Focus Izalco Max 5.0 review£2,999.00

First in line of the German ultra-light racer range

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First things first: the Izalco Max frameset is seriously light. The frame weighs in under 800g, and even adding the 5th Element carbon fork only just lifts the whole package above a kilo. This is a great start to making a lightweight bike, one that without pedals dips under the UCI minimum weight limit. Should you really feel the need to go lighter, the Tour replica AG2R model weighs 560g less, but it will lighten your wallet by six grand…

    Focus makes two versions of this frame, the one we’re testing for a mechanical drivetrain with mechanic-friendly external cabling, and a model with internal electronic cable routing. This does mean you can’t go electric with the same frame should you want to make the switch later.

    The lightness of the chassis informs everything about how well the bike rides; it has a deftness of touch, reacting instantly and without drama to handling inputs. The lightweight minimalist fork looks like it would falter under hard cornering forces but remained steadfastly solid, enabling you to hold the tightest of lines and barrel down descents at the greatest possible speed.

    The low weight, of course, comes into its owns when you start to climb, and this Focus makes a superb companion on ascents. The pro-compact 52/36 chainset and 11-28 cassette offer an ample range of gears for ups and downs, with shifting handled by the suitably slick 11-speed Shimano Ultegra. The only exception to the groupset is FSA’s new SL-K carbon chainset, which is over 100g lighter than the Ultegra equivalent while delivering equally swift shifting.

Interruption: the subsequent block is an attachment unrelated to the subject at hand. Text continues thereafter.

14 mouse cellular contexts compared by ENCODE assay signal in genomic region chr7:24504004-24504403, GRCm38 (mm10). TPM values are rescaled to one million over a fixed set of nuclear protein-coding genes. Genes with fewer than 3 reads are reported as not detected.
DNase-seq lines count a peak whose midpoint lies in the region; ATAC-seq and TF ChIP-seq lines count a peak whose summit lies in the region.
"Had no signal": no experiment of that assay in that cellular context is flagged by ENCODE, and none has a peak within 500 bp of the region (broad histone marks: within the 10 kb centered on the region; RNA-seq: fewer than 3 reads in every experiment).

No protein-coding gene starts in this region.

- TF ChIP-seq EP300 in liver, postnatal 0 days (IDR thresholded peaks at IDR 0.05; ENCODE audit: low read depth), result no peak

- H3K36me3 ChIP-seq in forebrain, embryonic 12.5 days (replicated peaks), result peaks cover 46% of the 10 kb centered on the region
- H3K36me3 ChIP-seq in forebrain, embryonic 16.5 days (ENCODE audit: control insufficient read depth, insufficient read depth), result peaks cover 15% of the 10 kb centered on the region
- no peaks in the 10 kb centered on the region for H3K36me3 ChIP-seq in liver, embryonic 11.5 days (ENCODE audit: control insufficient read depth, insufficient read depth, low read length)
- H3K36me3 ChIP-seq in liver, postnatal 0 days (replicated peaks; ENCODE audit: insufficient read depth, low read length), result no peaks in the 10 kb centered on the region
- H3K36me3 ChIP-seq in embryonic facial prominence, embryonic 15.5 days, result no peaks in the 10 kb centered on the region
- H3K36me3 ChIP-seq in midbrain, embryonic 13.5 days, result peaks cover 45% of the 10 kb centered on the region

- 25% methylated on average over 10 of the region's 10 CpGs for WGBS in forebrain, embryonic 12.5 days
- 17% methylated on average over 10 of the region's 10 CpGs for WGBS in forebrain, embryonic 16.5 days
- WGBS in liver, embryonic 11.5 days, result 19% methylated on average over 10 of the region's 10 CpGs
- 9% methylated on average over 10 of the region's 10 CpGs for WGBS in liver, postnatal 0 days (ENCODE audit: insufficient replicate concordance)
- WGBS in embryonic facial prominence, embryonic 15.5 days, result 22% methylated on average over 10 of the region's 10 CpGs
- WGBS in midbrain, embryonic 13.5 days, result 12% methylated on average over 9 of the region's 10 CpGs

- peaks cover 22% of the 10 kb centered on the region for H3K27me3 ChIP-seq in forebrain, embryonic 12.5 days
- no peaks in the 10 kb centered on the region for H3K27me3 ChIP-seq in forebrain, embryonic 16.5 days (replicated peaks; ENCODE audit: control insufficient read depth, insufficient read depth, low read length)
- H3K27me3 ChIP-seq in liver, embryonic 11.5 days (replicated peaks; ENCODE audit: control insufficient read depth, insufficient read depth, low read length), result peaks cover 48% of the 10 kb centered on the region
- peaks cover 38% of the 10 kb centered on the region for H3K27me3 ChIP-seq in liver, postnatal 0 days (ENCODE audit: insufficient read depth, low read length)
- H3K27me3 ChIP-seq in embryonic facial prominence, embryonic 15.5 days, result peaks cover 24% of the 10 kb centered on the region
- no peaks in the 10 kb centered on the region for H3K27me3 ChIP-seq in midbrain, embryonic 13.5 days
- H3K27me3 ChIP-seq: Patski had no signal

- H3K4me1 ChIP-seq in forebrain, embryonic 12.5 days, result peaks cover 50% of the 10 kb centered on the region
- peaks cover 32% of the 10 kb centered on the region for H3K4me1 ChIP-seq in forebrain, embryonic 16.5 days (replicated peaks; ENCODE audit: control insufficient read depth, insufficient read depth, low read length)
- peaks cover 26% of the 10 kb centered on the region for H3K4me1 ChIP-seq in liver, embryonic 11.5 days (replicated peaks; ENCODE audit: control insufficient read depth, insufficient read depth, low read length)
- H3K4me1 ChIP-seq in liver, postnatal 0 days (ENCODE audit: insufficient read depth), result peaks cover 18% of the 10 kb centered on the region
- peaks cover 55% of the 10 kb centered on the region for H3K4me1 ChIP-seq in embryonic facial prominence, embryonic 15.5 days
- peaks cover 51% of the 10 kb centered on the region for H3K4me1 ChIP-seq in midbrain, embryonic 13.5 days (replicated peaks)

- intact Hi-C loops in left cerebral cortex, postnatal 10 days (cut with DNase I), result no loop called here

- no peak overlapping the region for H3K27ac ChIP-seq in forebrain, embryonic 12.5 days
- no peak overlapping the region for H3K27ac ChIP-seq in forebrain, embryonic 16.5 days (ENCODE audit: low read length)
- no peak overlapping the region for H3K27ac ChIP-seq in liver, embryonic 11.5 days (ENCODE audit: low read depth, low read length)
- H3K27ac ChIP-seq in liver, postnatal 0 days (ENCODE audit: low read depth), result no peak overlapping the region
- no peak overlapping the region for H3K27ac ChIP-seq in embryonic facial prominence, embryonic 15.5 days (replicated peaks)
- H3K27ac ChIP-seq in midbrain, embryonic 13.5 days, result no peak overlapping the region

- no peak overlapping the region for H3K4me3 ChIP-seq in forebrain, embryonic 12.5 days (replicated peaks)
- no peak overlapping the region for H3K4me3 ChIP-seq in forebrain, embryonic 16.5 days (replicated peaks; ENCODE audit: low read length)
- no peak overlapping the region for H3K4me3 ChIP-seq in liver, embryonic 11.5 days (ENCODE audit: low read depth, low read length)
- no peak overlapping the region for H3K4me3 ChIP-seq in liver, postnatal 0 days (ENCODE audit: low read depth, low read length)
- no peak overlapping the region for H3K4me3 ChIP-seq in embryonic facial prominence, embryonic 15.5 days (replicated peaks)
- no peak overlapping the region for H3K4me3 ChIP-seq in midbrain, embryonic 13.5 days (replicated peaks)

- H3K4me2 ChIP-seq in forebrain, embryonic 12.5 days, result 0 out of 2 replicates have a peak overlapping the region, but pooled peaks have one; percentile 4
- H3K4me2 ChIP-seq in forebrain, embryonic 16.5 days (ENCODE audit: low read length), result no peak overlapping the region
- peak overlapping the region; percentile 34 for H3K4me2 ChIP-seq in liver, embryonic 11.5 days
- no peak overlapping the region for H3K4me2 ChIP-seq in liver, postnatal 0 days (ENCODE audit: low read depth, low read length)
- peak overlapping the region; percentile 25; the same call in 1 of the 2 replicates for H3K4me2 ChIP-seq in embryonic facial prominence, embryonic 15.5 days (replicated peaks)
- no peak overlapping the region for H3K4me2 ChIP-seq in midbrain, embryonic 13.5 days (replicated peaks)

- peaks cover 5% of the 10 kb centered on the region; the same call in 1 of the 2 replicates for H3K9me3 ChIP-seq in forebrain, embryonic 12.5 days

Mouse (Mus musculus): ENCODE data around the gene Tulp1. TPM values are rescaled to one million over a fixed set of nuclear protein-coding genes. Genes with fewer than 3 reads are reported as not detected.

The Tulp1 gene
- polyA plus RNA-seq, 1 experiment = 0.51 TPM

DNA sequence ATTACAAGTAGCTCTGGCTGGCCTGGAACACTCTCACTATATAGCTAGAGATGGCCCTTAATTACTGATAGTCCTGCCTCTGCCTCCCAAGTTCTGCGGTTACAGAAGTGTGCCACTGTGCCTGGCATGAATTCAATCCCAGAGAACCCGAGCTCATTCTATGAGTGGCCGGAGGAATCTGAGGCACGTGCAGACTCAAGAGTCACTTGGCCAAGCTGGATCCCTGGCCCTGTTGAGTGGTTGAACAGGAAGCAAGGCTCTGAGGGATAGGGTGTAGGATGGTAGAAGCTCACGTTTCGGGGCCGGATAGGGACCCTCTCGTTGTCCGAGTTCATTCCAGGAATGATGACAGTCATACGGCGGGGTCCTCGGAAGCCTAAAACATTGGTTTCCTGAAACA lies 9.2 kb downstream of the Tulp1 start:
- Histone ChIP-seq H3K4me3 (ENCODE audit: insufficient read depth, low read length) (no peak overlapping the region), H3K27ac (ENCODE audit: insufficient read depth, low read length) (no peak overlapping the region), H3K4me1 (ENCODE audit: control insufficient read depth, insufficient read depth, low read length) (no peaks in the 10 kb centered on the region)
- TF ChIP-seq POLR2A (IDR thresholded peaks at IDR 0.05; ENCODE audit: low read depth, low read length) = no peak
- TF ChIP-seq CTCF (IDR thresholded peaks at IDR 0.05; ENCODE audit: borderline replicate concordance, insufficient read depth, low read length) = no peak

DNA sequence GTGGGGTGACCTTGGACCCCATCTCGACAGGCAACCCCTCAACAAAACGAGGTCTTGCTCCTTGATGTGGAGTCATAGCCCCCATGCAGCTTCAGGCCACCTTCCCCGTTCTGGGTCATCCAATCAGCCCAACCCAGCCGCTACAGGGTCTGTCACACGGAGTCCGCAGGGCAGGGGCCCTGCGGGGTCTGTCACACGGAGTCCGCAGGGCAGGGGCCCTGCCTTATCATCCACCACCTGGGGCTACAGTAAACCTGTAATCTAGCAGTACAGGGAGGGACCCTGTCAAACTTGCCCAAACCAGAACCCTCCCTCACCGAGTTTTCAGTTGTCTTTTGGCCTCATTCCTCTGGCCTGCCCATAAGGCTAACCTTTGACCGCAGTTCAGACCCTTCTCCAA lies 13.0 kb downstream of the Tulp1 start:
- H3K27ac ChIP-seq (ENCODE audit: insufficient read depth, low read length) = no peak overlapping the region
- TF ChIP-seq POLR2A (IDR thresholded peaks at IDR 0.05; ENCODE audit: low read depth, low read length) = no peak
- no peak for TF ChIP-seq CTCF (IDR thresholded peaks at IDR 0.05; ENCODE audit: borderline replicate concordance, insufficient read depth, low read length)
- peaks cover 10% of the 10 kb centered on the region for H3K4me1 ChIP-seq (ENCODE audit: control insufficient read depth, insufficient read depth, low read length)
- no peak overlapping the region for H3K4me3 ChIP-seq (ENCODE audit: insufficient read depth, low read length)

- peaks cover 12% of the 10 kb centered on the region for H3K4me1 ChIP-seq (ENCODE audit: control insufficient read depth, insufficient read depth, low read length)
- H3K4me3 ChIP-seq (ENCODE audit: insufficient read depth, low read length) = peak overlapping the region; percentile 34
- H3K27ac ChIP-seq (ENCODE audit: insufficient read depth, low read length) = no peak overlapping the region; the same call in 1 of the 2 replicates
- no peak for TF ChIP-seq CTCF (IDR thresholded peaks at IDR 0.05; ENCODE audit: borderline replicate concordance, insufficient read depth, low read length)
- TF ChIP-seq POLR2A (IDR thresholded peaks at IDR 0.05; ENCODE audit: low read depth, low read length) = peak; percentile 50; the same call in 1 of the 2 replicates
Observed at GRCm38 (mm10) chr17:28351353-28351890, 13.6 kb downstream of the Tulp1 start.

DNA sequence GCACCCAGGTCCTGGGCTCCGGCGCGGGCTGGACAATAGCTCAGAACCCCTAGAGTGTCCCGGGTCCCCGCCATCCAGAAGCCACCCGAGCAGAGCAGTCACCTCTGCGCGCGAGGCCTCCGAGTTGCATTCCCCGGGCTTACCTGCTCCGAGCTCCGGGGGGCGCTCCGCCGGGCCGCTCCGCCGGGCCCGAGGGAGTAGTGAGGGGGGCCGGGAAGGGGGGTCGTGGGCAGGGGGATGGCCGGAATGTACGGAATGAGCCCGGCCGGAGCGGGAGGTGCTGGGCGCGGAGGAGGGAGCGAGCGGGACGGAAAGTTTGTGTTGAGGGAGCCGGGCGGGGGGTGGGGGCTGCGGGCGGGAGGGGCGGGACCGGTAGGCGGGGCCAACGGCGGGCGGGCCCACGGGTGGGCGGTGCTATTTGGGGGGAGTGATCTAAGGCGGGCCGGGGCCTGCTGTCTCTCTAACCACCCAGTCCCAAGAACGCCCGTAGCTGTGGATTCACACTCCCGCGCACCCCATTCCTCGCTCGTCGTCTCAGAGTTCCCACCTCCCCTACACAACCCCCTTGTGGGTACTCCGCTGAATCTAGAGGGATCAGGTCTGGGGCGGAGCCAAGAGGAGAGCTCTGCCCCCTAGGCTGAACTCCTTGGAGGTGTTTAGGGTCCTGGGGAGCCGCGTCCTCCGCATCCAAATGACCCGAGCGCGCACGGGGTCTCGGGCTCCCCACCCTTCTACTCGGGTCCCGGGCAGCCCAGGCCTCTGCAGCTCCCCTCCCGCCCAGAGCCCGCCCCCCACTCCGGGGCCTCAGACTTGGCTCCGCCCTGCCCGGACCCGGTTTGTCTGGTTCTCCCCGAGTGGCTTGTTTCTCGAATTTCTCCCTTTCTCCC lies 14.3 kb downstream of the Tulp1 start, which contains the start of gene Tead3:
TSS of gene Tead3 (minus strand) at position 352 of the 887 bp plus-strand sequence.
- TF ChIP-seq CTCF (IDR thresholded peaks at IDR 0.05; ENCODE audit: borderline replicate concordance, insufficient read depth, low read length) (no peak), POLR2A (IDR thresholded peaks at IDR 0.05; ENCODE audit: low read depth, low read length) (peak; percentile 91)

The ride is smooth and comfortable even over broken surfaces, floating across scarred tarmac with barely a murmur. The frame is aided by a decent set of 1500g DT Swiss wheels and excellent high-volume Schwalbe One tyres, which are even more impressive than the Ultremos they replaced at the top of Schwalbe’s range. And though the position is long and the front low, Fizik’s compact ‘bull’ bar means you can still get into the drops without contorting yourself. Matched by the latest long Arione saddle that allows you to easily move around, the result is a very comfortable riding position.

    We really can’t find much to fault with the Max 5.0. And as for being mechanical shifting-only – that just means you have to make your mind up when you buy the bike.

    This article was originally published in Cycling Plus magazine, available on Apple Newsstand and Zinio.

    Warren Rossiter

    Senior Technical Editor
    Approaching two decades of testing bikes, Warren can be found on a daily basis riding and exploring the road and off roads of Wiltshire's Salisbury Plain in the UK. That's when he's not travelling the world to test the latest kit, components and bikes.
    • Age: 44
    • Height: 188cm / 6'2''
    • Weight: 92kg / 203lb
    • Waist: 86cm / 34in
    • Chest: 112cm / 44in
    • Discipline: Road
    • Preferred Terrain: Big, fast descents and rough surfaces like cobbles or strada bianca
    • Current Bikes: Decade Tripster ATR, Dedacciai Temarario, Cannondale Synapse, BMC Granfondo Disc Di2, Genesis Day One CX, Parlee Z Zero Custom, Storck Scenario Comp Custom, DMR Trailstar, Bianchi Pista, Cube SUV 29er e-bike
    • Dream Bike: Bianchi Oltre Disc, Bianchi Specialissima, Cannondale Slate, Buffalo Bike
    • Beer of Choice: Brew Dog Punk IPA
    • Location: Wiltshire, UK

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